Reading time ( words)
The branches of military services continue to counter threats by shifting from boots on the ground to more technical solutions that do not require additional personal. The combat environment requires designs that require faster decisions and more rapid processing, rugged displays to withstand 120°F outside temperatures, extreme cold, blowing sand, and abnormal mechanical forces like the shock and vibration in a helicopter; they have to be smaller, lighter-weight, and extremely reliable.
Unmanned vehicles require more AI and associated technology. Electronic uniforms compliment camouflage and drive designs using electronic fabrics. For example, uniforms with cameras on the back of the soldier which project that image on the uniform front make the solder totally invisible (the ultimate in camouflage). Increased electronic guidance for more projectiles—including bullets, space warfare countermeasures, and cyber threats—push new technology and drive printed circuit features and their associated reliability. With the future demand for more and more military electronics, certification to the PCB MIL-PRF-31032 specification becomes a business decision for many fabricators. Fluency in the MIL-PRF-31032 language is a key first step to understand the requirements and communicate with the Department of Defense (DoD). This column will define many of these terms and is a must-review before informing the DoD of your intent to certify. Let’s take a look at these unique new words, including expanded definitions, and a quick-glance glossary.
To continue reading this column, head on over to your October 2019 issue of PCB007 Magazine.
Pete Starkey, I-Connect007
Widely believed to be the traditional Centre of England, Meriden was a popular venue for a gathering of the UK printed circuit community this month. They braved the forecast of heavy snow for the Institute of Circuit Technology’s annual general meeting to learn about current developments and challenges in a thought-provoking technical seminar and to network with industry peers and contemporaries. Thankfully, the forecasted heavy snowfall did not reach Meriden until after the event; we only had a few flurries, although the weather caused considerable disruption elsewhere in the country.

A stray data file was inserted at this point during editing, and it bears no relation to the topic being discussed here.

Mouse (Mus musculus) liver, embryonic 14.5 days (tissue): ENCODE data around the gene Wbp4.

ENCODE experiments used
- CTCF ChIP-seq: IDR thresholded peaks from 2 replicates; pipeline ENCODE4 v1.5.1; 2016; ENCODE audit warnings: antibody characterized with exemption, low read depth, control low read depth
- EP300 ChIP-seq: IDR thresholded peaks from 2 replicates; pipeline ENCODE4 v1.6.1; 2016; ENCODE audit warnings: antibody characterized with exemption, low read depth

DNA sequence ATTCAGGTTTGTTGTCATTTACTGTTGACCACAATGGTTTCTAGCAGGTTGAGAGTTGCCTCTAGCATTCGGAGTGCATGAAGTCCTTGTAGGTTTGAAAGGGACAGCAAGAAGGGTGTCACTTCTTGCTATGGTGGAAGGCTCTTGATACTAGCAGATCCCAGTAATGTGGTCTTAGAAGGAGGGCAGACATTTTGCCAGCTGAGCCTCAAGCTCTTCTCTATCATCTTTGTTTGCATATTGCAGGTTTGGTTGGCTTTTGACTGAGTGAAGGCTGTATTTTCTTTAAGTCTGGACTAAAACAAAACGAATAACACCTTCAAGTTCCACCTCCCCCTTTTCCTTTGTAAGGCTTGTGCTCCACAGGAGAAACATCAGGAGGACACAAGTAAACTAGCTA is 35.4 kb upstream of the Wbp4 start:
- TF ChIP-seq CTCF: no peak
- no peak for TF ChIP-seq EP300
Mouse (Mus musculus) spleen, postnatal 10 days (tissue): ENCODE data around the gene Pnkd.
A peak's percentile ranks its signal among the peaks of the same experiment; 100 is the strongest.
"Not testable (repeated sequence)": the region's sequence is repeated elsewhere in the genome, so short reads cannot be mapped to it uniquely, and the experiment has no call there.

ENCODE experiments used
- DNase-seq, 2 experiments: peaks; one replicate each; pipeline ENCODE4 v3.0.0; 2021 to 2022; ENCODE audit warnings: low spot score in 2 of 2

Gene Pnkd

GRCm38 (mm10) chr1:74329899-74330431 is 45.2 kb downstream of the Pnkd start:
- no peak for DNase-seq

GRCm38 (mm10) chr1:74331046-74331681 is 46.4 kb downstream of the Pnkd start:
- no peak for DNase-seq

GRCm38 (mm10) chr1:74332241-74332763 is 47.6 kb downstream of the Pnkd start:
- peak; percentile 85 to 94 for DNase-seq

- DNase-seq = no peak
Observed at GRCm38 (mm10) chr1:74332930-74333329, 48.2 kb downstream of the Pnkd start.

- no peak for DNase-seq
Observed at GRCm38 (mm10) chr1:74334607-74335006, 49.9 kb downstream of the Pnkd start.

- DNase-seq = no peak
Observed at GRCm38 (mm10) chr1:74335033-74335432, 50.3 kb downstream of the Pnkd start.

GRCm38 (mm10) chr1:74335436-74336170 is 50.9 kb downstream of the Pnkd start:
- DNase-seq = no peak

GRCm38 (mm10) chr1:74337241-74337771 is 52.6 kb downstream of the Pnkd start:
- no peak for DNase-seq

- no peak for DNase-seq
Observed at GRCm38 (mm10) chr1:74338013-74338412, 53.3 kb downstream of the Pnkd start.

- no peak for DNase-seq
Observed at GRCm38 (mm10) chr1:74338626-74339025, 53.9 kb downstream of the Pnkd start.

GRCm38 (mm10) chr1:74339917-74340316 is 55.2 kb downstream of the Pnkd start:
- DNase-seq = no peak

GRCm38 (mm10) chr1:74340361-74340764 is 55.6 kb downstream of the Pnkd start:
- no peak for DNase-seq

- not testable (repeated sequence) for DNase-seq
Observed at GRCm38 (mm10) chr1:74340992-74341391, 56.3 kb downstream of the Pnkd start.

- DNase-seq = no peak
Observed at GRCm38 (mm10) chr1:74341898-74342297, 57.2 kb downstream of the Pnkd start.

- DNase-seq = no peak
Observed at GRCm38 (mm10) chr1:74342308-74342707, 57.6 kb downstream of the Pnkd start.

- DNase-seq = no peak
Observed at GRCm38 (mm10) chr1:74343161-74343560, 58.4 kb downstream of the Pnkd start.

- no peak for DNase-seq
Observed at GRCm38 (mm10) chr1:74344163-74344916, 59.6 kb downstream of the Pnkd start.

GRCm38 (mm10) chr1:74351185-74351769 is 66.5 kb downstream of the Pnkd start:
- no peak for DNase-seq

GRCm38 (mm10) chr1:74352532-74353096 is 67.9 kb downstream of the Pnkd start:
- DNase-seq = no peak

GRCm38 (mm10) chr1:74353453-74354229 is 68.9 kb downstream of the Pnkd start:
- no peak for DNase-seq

Patty Goldman, I-Connect007
As a young industry professional, Paige Fiet, a process engineer at TTM Logan, sees mentorship as a formative component of her success in IPC. Alongside the support and guidance of her mentors, Paige has distinguished herself as an emerging leader who brings a fresh perspective to the many topics currently of interest to the industry.
Pete Starkey, I-Connect007
The IPC APEX EXPO Special Session on Advanced Packaging this year attracted enormous interest, with Conference Room 2 at capacity long before the session began. Even with lots of extra seats squeezed around the edges, the session was standing room only for the just-in-time arrivals. IPC Chief Technology Officer Matt Kelly opened proceedings by introducing a distinguished panel of experts: Jan Vardaman, president and founder of TechSearch International; Sam Salama, CEO of Hyperion Technology; Matt Neely, director of process engineering at TTM Technologies; and Jim Fuller, VP of engineering technology at Sanmina.